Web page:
If a child poops in the forest, will anyone catch E. coli?

An open-air nursery, or forest kindergarten, sounds sorta cool (in German, Waldkindergarten), where the kids spend their days in the woods instead of a building with walls.

But poop could be a problem.

The Secret Garden Outdoor Nursery in Fife, Scotland, which operates in a woodland setting, had been ordered to use soap and water instead of wipes if staff and children visited a farm or walked across a field containing livestock.

The Scotsman reports the nursery argued that carrying up to ten litres of water into Letham Woods where the children play and learn was impractical and that the threat of catching E coli was being exaggerated.

Last night Cathy Bache, the nursery’s founder, welcomed the victory over what she described as Health Protection Scotland’s (HPS) "very unworkable" hand-washing policy, adding,

"It’s fantastic. We can now continue to operate as a nomadic nursery on our woodland site. If we’d had hand-washing imposed on us it would have made things a lot more difficult."

The potential hygiene issue came to light in July last year after concerns about handwashing were raised at an inspection by the Care Commission which regulates Scotland’s nurseries. The nursery complied with a request to use soap and water before reverting to wipes and gels last December.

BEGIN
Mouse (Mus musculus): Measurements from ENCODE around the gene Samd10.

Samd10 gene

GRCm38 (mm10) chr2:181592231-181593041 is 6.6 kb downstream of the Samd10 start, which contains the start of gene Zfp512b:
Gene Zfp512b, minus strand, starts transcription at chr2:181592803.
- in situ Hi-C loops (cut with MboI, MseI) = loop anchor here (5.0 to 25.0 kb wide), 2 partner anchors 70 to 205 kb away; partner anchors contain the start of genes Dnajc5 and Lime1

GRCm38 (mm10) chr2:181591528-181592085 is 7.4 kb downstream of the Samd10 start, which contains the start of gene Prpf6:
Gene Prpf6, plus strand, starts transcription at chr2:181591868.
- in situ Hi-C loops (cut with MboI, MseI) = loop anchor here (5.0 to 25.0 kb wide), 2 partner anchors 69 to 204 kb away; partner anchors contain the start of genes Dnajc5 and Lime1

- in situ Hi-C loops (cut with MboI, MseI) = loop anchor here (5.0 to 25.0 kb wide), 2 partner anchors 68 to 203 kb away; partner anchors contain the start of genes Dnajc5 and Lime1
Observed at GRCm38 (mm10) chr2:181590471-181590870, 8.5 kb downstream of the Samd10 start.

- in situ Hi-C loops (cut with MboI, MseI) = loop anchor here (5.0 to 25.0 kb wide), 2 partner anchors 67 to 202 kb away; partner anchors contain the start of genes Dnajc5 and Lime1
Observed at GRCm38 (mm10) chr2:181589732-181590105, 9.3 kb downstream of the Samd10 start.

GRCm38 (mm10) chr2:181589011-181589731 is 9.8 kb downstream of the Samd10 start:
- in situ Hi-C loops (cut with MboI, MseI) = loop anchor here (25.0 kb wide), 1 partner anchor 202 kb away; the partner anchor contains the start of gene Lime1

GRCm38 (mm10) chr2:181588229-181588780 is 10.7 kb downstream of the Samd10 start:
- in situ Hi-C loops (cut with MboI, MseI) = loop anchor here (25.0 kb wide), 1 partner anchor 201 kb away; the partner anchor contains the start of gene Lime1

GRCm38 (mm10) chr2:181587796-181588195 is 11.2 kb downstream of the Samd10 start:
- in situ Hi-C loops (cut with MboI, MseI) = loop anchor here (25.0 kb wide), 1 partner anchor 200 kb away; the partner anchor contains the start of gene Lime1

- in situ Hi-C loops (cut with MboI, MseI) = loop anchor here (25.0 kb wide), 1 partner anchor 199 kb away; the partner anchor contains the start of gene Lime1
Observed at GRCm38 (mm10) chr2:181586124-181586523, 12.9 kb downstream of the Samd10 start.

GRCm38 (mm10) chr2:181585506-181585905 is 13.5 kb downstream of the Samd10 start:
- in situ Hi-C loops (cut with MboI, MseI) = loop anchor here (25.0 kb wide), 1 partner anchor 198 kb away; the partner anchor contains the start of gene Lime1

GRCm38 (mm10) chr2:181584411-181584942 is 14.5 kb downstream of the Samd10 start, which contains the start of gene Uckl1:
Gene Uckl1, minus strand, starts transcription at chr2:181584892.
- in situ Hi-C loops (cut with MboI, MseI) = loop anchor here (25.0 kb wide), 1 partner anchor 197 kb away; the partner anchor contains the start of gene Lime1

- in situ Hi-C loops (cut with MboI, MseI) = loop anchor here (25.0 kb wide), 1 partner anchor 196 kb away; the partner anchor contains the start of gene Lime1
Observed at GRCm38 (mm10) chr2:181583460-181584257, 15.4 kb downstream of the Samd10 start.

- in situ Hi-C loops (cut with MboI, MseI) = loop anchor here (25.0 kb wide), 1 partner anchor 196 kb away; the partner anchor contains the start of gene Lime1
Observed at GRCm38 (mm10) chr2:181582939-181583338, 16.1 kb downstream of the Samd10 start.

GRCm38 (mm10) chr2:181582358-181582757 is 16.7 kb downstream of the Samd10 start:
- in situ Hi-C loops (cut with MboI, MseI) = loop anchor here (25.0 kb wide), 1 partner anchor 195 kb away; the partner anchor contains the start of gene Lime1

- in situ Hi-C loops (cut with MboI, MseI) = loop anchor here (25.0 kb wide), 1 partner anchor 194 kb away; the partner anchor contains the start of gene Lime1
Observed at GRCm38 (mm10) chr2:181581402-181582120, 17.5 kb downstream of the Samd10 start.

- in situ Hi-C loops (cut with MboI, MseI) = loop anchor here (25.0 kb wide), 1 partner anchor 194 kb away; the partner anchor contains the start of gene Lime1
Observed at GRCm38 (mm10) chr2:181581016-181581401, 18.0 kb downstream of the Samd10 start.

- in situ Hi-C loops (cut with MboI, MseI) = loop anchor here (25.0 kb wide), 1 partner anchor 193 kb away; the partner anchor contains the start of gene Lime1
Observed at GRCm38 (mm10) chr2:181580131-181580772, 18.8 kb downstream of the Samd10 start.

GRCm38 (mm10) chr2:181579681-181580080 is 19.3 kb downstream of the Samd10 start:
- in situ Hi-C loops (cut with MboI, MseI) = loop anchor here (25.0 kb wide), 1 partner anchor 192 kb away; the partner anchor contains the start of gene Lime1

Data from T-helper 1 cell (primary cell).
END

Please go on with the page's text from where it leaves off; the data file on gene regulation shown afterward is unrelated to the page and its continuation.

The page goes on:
A spokesman for the Care Commission, said: "The Secret Garden will now follow a ten-step programme of measures with regard to hand hygiene. The practice and procedures should also be approved by the individual parents of all children attending.

"However, we remain clear that children at the Secret Garden should wash their hands with soap and water whenever possible to maintain good infection prevention."

That’s because sanitizers do not work in the presence of organic material – dirt in a forest – and are ineffective against a number of viruses.